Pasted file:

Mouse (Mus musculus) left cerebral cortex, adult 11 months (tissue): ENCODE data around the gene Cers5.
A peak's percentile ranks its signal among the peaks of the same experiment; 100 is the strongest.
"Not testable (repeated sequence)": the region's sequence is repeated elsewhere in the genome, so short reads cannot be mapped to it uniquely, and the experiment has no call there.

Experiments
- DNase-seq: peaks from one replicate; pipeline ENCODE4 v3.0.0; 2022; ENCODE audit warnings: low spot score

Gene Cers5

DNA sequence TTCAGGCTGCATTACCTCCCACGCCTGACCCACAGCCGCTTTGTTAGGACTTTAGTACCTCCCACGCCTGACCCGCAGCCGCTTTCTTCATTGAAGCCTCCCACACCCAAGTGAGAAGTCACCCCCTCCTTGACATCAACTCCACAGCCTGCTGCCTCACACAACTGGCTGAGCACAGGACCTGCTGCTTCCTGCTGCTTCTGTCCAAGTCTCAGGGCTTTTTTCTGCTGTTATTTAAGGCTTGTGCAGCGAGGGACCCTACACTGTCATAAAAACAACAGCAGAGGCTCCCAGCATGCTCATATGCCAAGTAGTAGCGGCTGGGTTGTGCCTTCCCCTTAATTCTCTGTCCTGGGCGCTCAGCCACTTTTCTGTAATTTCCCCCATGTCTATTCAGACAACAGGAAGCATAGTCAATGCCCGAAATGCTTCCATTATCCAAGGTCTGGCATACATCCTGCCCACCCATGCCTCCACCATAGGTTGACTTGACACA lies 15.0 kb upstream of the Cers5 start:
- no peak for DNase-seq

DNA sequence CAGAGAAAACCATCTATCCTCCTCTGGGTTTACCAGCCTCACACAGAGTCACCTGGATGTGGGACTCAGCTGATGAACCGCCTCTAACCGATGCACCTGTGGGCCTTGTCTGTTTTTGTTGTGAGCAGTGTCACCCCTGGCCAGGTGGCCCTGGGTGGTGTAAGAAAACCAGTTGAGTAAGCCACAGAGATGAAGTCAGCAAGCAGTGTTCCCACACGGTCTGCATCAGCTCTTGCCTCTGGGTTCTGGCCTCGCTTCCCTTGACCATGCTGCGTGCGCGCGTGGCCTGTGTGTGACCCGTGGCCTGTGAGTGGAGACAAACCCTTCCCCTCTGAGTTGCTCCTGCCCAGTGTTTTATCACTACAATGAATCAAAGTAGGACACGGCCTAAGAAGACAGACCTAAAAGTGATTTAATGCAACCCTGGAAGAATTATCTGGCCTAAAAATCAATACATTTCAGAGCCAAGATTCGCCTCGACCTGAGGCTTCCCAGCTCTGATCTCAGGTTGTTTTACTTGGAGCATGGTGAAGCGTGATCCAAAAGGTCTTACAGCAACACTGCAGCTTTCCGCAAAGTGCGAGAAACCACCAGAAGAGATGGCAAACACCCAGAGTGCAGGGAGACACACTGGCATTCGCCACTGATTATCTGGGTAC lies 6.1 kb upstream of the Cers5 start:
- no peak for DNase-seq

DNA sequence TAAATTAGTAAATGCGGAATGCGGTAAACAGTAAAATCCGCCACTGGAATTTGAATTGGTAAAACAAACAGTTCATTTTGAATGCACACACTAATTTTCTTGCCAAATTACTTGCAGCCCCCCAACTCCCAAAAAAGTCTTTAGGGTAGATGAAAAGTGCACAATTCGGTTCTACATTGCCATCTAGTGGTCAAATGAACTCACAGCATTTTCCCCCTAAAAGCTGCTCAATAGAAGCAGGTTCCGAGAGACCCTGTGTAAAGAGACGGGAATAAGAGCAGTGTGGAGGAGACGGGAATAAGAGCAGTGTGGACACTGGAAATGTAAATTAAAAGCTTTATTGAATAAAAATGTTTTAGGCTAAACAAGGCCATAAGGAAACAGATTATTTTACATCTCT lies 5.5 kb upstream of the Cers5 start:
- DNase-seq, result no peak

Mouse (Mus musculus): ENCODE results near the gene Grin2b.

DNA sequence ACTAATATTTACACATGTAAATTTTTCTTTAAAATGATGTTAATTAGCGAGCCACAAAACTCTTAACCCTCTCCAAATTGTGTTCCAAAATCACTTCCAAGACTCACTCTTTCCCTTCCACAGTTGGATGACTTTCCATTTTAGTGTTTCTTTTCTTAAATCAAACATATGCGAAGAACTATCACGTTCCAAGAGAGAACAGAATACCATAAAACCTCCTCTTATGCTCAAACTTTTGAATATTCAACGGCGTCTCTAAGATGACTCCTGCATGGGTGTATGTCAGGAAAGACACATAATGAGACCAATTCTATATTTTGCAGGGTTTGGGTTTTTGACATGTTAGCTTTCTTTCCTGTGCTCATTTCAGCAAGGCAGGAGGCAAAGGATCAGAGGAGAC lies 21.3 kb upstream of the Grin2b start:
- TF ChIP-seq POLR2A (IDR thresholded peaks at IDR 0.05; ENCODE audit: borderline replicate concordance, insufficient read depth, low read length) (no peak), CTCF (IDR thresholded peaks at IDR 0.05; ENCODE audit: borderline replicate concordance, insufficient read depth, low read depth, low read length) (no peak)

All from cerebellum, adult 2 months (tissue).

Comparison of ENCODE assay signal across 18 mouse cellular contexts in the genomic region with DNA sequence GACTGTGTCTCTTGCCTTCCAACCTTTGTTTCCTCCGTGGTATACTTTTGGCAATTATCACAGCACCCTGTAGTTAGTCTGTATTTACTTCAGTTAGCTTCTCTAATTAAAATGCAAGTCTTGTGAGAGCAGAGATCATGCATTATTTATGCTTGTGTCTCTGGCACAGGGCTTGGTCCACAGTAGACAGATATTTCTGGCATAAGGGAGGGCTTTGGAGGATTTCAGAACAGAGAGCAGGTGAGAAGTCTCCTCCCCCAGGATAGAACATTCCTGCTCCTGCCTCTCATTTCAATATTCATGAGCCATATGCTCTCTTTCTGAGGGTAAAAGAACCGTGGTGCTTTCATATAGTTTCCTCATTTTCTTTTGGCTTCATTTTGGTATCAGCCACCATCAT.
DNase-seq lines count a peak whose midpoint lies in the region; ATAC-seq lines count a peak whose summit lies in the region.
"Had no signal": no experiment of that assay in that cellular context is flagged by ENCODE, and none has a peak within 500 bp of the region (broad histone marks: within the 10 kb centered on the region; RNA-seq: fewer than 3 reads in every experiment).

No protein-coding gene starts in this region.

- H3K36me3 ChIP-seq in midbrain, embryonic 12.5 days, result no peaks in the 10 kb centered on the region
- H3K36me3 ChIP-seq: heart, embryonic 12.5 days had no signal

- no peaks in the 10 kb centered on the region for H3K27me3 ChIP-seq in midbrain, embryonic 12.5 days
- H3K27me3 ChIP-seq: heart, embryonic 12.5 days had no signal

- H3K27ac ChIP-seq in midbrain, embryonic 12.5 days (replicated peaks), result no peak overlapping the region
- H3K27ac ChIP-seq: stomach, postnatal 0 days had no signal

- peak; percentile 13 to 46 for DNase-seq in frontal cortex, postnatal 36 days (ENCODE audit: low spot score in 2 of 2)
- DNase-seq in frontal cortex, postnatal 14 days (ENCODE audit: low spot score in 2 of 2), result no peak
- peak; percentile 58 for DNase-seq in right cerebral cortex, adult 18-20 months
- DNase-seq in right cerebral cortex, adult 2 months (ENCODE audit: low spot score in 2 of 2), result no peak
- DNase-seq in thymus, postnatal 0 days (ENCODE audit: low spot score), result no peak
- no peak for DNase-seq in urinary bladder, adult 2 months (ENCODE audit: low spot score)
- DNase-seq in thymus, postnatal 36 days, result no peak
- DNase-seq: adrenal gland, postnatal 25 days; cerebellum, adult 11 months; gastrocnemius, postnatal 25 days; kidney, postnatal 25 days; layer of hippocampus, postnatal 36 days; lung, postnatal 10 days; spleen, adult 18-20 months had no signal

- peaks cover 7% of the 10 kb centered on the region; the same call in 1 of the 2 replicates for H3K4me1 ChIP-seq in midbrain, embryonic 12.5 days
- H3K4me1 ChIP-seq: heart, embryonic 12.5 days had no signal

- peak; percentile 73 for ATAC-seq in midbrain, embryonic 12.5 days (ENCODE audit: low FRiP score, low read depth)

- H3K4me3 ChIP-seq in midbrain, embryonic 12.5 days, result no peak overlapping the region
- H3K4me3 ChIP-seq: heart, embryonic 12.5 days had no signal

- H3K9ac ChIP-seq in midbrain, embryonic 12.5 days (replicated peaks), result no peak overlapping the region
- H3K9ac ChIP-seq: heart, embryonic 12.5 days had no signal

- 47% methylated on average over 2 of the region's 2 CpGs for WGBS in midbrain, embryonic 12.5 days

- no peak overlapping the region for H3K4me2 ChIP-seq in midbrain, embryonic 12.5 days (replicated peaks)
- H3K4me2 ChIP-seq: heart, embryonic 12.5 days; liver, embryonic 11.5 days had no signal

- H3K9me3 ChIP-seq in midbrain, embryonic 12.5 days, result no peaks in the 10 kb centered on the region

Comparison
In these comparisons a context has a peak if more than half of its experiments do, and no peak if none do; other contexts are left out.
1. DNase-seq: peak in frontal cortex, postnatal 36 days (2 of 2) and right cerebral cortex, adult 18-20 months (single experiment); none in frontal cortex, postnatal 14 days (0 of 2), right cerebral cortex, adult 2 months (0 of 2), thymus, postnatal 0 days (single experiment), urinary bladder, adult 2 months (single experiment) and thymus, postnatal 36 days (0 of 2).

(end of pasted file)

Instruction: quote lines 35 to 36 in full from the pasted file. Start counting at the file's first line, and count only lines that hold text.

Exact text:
- peaks cover 7% of the 10 kb centered on the region; the same call in 1 of the 2 replicates for H3K4me1 ChIP-seq in midbrain, embryonic 12.5 days
- H3K4me1 ChIP-seq: heart, embryonic 12.5 days had no signal